Young broiler chicks

With feed accounting for up to 70% of total production costs, efficiency of use is one of the crucial factors as broiler growers look to maintain margins.

A slight improvement in performance here can result in an extra couple of pence per kilogram advantage on the bottom line.

Feed efficiency is generally defined in two ways: feed conversion efficiency (FCE) and feed conversion ratio (FCR).

The most common method for broilers is FCR, calculated by the amount of feed needed per kilogram of bodyweight gain, and should be as low as possible.

Throughout the life of the broiler, the best FCR is seen in the first five to seven days, due to low or almost zero heat production in chicks during this period.

This results in a lower calorific expense and an overall lower maintenance cost. Indeed, the FCR can be lower than 1:1 up to this point.

Another contributing factor to the lower FCR is the fat and protein from the yolk sac. However, if early feed consumption is limited, chicks will use the protein from the yolk sac for energy instead of growth.

Feeding during brooding

To get the best results during this short period it is critical to ensure adequate access to feed.

The most important part of preparation for brooding, therefore, is to provide sufficient feeding space for the birds by having supplemental chick trays and/or chick paper.

If chick trays are used, there should be one tray per 50 chicks, evenly distributed throughout the brooding area.

Refresh the trays two to three times a day with new feed, as doing this once a day doesn’t stimulate feed intake sufficiently. The golden rule is never to allow trays to run out of feed.

At the fourth day the trays can be moved closer to the feed system, before removing them around day seven. It takes hard work and dedication to achieve the optimum early feed intake using this method.

When using chick paper, at least 50% of the brooding area should be covered with a paper type of sufficient strength that will last until at least day five.

The paper needs to be placed near the drinking system. If only one application is used, 75g of feed per chick must be offered on the paper, which will be easily consumed in three to four days.

Growers are sometimes afraid of feed wastage and are reluctant to place 75g of feed on the paper. But they need to appreciate that, at the start, each 1g of feed consumed increases bodyweight by 1g.

Studies have shown that the waste of feed using paper is approximately 15-20%, while feed intake in the first four days from feeders is between 25-30g.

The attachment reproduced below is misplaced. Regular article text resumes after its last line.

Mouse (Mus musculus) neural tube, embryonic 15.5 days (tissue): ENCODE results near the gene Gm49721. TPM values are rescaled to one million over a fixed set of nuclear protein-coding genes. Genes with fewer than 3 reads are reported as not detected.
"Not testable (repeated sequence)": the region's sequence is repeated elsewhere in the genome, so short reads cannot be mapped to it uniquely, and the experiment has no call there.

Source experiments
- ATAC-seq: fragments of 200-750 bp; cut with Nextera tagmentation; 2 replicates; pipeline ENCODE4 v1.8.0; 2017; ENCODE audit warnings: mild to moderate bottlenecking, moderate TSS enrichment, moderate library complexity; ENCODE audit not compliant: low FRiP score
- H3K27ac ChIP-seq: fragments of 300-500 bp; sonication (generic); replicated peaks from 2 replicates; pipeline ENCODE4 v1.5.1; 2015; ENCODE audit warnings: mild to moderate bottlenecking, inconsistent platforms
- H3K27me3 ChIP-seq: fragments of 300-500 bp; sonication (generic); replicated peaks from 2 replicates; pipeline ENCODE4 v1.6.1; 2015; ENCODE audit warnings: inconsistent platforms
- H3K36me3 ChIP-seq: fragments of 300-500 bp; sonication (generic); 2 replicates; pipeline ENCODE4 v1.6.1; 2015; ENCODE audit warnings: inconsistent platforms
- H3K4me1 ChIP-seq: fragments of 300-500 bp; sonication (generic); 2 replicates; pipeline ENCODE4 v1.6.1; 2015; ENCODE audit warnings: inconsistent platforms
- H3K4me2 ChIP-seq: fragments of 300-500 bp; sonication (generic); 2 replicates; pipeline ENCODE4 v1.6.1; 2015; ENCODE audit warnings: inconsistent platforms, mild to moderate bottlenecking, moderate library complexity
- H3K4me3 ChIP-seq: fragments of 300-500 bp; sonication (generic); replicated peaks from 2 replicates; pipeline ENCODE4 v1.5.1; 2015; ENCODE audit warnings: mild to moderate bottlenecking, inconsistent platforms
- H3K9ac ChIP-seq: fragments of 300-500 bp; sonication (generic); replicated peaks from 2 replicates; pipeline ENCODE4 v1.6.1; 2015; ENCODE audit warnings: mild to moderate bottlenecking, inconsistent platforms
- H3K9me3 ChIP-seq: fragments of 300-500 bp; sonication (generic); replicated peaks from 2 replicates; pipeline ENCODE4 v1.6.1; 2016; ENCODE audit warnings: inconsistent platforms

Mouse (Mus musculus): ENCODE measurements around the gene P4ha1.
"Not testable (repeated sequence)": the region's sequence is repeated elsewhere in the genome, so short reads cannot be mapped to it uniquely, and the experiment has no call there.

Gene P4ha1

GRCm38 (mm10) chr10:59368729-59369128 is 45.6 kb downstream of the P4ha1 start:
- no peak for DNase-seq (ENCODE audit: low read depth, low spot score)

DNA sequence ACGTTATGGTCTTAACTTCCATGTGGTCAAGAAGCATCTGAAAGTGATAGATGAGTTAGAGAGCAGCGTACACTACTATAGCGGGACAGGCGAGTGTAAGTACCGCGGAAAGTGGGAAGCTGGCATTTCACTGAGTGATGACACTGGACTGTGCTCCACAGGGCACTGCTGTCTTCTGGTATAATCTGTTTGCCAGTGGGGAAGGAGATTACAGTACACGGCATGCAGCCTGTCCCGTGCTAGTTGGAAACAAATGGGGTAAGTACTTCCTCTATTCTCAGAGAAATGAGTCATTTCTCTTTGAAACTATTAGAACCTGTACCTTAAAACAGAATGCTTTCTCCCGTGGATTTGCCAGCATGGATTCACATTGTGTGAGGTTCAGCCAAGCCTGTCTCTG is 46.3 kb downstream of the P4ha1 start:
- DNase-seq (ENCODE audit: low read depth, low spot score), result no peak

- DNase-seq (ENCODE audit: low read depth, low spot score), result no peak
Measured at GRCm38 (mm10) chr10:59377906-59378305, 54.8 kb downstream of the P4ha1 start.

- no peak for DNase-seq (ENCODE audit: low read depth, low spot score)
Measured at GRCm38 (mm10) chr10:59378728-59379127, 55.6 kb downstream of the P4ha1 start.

Based on these numbers, a theoretical estimate of cost-benefit can be made comparing 35g and 70g of feed per chick on paper, (see table below).

Cost and benefits with amounts of feed on paper

  35g per bird on paper 70g per bird on paper
Feed intake (paper)  30g  60g
Feed lost (paper)   5g  10g
Feed intake (feeder) 30g  25g
Feed cost paper (€0.30/kg) €0.011  €0.021
Feed cost feeder (€0.30/kg)  €0.009   €0.007 
Feed lost paper (€0.30/kg) €0.002 €0.003
Weight gain 60g over 4 days   85g over 4 days

To ensure that all preparations have the maximum benefit, a simple crop-fill evaluation should be performed the morning after placement.

A sample of at least 100 chicks from three positions in the house is needed; the absolute minimum of chicks with full crops should be 85% at this time.

This simple evaluation will let you know if you have adequate supplementary feed available.

Seven-day bodyweight

Providing sufficient feeding space in the first days helps to increase the seven-day bodyweight and supports the efficient use of the yolk sac for growth.

The importance of feed intake during the first seven days cannot be overemphasised. It is the only opportunity to gain such growth and provides the basis for good overall performance.

Attaining higher seven-day bodyweights generally results in higher bodyweights at the end of the flock, better uniformity and lower mortality through less culling.

It has also been shown that higher seven-day bodyweights have a great influence on the overall FCR of a broiler. There is a linear effect, showing that an increase in seven-day bodyweight reduces the FCR.

While this effect is not as profound with an increase from 140g to 160g, there is a 10-point improvement in FCR with an increase from 160g to 180g in seven-day bodyweight (see graph below).

The reduction of 10 points in FCR will result in roughly 170g less feed being needed per broiler – easily making up any feed wastage by placing more feed in the first days.

Graph showing influence of 7-day bodyweight on FCR

Uniformity matters

Many factors help decrease FCR associated with increasing seven-day bodyweight, but the most important one is better uniformity.

Increased feed availability reduces the number of non-starters and helps smaller chicks compensate.

The graph below left shows the weight distribution of a flock with an average seven-day weight of 182g; and in this good flock, about 12% of the chicks are still below 160g.

Graph showing 7-day bodyweight sample of a flock

This flock could improve the feed intake of weaker chicks by increased supplementary feeding space and feed availability, raising the overall performance.

Uniformity of a flock starts from the first hour after placement and the influence of uniform feed intake cannot be corrected later.

To take full advantage of the modern broiler’s genetic potential, chicks should never have to search for their next meal.

Ensuring good feed availability will ensure consumption at an early age, resulting in successful seven-day bodyweights, so laying the foundation for the best feed efficiency.


Edward Diehl is a nutritionist and commercial trial manager with breeder Cobb.